The likely winner of the by-election in London West, however, is impossible to predict at this early stage.

Brought about by the resignation of former Energy Minister Chris Bentley, London West could be a real three-way race - even more so than Kitchener-Waterloo was pegged to be (though it turned out to be not so much of a close contest in the end).

Bentley won the riding for the Liberals over the last three elections, winning majorities twice and still winning by 16 points in the last election. Before Bentley, the riding voted PC during the Harris years. It is possible it could go that way again.

The Liberals have the advantage of incumbency, and with the candidates so far unknown it is difficult to handicap the race. They get a slight edge in the forecasting model, with a 42% chance of retaining the riding. The New Democrats are the next most likely to win at this stage, with a 33% chance. The swing in the region gives them the edge in three of the last four polls, with the Liberals being projected ahead in the fourth.

More significant could be the riding poll by Forum Research (Feb. 11, 724 surveyed) which gave the Progressive Conservatives 34% of the vote to 30% for the Liberals and 28% for the New Democrats. The model gives the Tories a 24% chance of winning.

When you consider that the Tories are favoured in the only poll in the riding, the New Democrats are favoured based on regional trends, and the Liberals have the incumbency advantage and a decent showing in one of the last four regional polls, this is a true toss-up. The OLP is slightly more likely to win than either the NDP or the PCs, but the difference is marginal. Until the candidates become known, we won't have a good idea of where London West will go - and even then we might not.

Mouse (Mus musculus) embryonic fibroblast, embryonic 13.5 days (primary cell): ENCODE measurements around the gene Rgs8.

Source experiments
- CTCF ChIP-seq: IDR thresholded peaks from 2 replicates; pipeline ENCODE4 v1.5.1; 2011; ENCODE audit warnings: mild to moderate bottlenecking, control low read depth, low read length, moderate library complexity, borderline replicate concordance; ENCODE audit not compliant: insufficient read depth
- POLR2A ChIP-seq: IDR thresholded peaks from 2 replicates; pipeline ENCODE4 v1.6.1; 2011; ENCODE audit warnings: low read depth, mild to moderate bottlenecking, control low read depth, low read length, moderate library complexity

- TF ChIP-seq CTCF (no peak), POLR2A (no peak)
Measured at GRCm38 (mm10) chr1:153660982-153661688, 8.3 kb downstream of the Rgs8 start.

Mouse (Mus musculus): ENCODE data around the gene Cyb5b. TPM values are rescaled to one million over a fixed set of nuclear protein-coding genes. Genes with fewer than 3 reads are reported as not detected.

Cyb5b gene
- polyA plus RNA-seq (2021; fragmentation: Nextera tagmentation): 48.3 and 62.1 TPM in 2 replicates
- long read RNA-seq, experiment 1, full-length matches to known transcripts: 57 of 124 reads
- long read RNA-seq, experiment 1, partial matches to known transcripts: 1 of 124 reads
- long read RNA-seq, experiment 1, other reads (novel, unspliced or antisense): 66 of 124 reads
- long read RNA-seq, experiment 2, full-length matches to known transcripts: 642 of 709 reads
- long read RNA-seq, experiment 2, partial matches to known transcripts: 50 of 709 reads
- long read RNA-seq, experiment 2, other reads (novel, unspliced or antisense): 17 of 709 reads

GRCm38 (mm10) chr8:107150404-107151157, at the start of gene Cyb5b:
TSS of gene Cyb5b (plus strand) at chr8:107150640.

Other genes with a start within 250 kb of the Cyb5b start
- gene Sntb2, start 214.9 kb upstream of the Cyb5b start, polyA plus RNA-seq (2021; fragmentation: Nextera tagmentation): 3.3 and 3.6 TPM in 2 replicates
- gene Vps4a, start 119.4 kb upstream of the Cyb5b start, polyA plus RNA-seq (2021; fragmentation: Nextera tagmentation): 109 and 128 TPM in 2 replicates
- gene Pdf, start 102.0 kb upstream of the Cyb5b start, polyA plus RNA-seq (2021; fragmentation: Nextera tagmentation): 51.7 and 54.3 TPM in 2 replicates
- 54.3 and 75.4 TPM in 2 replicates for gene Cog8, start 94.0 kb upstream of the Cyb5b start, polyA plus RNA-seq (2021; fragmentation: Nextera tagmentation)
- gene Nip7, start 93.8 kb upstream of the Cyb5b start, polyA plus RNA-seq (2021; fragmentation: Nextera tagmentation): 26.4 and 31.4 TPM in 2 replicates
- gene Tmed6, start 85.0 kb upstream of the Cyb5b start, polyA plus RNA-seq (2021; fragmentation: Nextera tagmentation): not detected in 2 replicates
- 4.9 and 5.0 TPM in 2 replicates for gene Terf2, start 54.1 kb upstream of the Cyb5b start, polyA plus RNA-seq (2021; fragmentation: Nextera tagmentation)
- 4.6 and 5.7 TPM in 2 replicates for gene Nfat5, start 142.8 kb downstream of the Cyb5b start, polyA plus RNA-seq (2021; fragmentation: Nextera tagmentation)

Future updates to these by-election forecasts will be posted to the By-Election Barometer section of the site, which can be accessed via the right-hand column. The By-Election Barometer has yet to make the wrong call in nine by-elections.

20 comments:

  1. A provincial poll will be released likely this week for New Brunswick.

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  2. I wouldn't be as confident about the outcome in Kent. While Gallant is certainly favoured, there are a number of factors worth considering:

    1. Graham won by only 7 points in 2006, despite being a 3-term incumbent, party leader and winning the general election at the same time; this speaks to the strength of the PC candidate at that time and the weakness of the PC candidate in 2010;

    2. The 2010 result was a bit of an anomaly, it was Shawn Graham's best ever showing and was the result of appreciation of the pork he brought to the riding as premier. Since then he has been an absentee MLA and the electorate is wary of that and his conflict of interest finding. If Shawn Graham were the candidate, I'd put money that he would lose. Unclear how much of that would carry over to Gallant.